[This article first appeared in the November 14, 1949 issue of Commonweal]
WHAT is the normal fullness of Christian sanctity? What is the spiritual ideal which we should all ordinarily seek, by making use of the graces won for us by Christ on the Cross and dispensed to us through the usual channels? Are there two kinds of Christian sanctity, one reached by an “ordinary” way of everyday, virtue, another reached, by an “extraordinary way of mystical graces? Is mysticism designed by God to be the portion of a few extraordinary souls, or does it enter into the normal economy He has planned for us all?
If mysticism is for all, does that necessarily mean that the Christian saint will experience manifest graces of mystical prayer also? Or does Christian perfection only imply a dominance of the Gifts of the Holy Ghost, which activate us in the heroic practice of the mystical life, without necessarily giving us a recognizably experiential knowledge of the presence and action of God in our souls—which would be classified as infused contemplation or mystical prayer? Is there a general call to the mystical life, or is the mystical life a special vocation? Is mystical prayer a special vocation, or is it even an extraordinary vocation?
These questions have been discussed repeatedly since the first World War. With the passage of time and with the careful study of the French Thomist, Father Garrigou-Lagrange, O.P., who is the chief exponent of the thesis that the mystical life is in the normal way of Christian perfection, it seems that this thesis is being accepted as the more common opinion. Father Maréchal says that “this doctrine echoes the most authentic tradition and now meets with scarcely any opposition.”
Yet some people remain in doubt. For one thing, there seem to be very few mystics among us, and, at least so it appears, most of the people in our convents and monasteries and in the world at large seem to have no chance of entering the mystical life. Still, although sanctity, too, is sadly rare, one does meet with men and women who practice real virtue but vcho, nevertheless, do not appear to have received any mystical graces. Another strong objection to the thesis, and a practical one too, is this: all too often you find Christians who, in a burst of misguided fervor, decide that they are called to mystical prayer and pro ceed to plunge into an interior life which is r strange concoction of home-made spiritual excite ments, cooked up by an overheated imagination. This lasts for a month or two, or even a couple of years, only to end in a nervous breakdown ol a relapse into complete moral apathy, tepidity, and indifference to the spiritual life.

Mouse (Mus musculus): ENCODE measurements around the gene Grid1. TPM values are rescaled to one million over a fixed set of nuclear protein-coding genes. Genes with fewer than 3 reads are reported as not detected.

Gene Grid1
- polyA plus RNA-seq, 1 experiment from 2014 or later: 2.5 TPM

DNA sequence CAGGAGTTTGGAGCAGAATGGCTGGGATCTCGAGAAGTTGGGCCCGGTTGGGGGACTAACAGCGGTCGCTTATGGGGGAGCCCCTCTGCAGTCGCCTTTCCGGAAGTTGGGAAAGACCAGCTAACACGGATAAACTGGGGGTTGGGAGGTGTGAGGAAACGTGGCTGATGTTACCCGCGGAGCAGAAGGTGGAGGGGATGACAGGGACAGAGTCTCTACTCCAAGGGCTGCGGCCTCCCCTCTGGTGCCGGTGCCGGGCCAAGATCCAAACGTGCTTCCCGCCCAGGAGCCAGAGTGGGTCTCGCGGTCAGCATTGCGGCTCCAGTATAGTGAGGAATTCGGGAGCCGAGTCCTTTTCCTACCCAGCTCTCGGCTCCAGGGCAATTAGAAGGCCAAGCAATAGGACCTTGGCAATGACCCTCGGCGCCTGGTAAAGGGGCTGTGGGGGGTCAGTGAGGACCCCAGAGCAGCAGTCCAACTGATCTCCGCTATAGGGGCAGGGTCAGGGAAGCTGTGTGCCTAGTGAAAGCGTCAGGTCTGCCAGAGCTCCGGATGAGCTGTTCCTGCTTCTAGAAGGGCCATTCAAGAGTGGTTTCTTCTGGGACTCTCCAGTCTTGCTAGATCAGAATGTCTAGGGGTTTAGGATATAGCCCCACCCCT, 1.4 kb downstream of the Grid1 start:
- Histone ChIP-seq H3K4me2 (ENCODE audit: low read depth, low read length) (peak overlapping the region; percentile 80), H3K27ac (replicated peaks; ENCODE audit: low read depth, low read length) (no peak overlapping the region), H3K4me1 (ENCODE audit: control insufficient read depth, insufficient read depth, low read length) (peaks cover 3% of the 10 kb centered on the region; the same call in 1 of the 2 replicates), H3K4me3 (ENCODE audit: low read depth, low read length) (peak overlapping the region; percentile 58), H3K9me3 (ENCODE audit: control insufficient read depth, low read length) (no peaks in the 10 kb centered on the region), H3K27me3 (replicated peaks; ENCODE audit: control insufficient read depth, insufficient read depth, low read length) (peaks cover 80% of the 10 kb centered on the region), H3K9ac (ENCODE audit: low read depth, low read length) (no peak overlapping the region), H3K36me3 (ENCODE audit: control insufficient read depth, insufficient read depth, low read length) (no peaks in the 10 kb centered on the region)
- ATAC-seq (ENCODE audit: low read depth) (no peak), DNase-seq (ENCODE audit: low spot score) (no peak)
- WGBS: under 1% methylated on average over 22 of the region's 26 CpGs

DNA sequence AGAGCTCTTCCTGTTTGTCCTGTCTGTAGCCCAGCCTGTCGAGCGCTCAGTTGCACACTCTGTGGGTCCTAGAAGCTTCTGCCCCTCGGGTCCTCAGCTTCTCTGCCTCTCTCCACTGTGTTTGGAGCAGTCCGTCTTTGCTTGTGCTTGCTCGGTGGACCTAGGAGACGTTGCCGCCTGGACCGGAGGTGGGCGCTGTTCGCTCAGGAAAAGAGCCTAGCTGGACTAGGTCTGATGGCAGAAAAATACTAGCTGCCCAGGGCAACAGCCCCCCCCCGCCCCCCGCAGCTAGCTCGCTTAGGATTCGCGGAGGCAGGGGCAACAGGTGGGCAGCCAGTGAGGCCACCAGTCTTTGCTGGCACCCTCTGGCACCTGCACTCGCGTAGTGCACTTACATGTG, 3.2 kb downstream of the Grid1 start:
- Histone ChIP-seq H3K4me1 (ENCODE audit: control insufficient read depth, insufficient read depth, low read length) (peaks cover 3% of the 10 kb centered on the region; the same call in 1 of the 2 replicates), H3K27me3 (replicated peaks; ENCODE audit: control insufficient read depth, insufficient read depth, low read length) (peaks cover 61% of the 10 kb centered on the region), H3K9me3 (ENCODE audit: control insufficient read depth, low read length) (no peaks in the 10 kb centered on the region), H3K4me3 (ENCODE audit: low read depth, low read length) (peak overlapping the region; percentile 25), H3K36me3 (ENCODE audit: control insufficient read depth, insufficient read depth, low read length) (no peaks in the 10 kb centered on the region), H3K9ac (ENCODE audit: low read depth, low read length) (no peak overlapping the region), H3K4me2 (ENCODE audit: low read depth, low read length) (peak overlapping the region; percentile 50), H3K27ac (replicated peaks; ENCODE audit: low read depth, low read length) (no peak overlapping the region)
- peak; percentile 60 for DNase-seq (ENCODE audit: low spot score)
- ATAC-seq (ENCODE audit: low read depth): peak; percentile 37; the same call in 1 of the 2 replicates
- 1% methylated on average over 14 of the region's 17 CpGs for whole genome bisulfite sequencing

BEFORE answering the question, Is Mysticism Normal? we shall dispose of some preliminary matters. First, no theologian worthy of attention holds that infused contemplation is the essence of Christian perfection, which consists in the union of the soul with God by perfect charity. Charity is of the very essence of perfection. To be a saint is to be perfect in love. Charity, in the saint, unites all the other virtues with itself and in some sense includes them all, and charity unites man with God as with his last end, so that the saint loves God for Himself alone and lives for God alone, excluding all inordinate attachment to anything less than God. Such is the teaching of Saint Thomas on Christian sanctity.